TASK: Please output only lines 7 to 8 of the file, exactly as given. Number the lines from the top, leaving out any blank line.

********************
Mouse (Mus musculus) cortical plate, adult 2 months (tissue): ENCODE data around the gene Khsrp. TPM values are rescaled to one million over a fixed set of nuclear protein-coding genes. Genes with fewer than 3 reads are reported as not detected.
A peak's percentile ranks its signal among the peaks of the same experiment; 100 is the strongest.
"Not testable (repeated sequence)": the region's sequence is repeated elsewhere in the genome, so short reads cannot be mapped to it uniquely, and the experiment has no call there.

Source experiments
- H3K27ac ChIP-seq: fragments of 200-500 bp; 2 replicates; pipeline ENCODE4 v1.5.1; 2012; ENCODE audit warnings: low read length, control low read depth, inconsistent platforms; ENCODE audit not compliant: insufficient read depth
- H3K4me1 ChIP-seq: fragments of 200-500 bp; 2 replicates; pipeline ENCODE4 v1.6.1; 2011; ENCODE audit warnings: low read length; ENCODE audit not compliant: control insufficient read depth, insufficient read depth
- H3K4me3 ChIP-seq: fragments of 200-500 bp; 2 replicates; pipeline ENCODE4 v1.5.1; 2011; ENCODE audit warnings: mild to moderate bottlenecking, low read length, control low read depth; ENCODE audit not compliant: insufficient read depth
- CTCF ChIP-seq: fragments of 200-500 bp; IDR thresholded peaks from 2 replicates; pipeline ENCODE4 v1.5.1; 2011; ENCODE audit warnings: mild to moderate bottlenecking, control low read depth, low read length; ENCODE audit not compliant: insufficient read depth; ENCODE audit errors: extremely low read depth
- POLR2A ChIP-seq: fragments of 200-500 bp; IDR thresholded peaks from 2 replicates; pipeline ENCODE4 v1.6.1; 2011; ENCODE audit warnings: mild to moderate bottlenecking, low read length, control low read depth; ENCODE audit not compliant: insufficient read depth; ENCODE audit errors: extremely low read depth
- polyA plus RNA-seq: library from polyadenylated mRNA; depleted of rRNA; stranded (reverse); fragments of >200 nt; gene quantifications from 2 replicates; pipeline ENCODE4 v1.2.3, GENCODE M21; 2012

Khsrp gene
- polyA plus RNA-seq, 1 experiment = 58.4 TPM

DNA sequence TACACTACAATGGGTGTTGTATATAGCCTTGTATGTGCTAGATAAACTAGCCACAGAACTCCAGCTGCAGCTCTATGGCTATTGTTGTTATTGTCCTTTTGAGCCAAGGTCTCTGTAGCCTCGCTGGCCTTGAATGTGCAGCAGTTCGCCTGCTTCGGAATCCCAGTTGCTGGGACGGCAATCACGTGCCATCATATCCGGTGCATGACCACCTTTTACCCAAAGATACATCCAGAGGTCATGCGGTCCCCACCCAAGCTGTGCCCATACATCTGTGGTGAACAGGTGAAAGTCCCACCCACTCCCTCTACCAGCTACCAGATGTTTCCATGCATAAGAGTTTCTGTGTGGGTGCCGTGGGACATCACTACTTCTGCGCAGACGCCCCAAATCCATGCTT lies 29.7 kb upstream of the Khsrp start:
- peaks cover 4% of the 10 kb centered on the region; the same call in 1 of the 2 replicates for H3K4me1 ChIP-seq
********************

- H3K4me3 ChIP-seq: fragments of 200-500 bp; 2 replicates; pipeline ENCODE4 v1.5.1; 2011; ENCODE audit warnings: mild to moderate bottlenecking, low read length, control low read depth; ENCODE audit not compliant: insufficient read depth
- CTCF ChIP-seq: fragments of 200-500 bp; IDR thresholded peaks from 2 replicates; pipeline ENCODE4 v1.5.1; 2011; ENCODE audit warnings: mild to moderate bottlenecking, control low read depth, low read length; ENCODE audit not compliant: insufficient read depth; ENCODE audit errors: extremely low read depth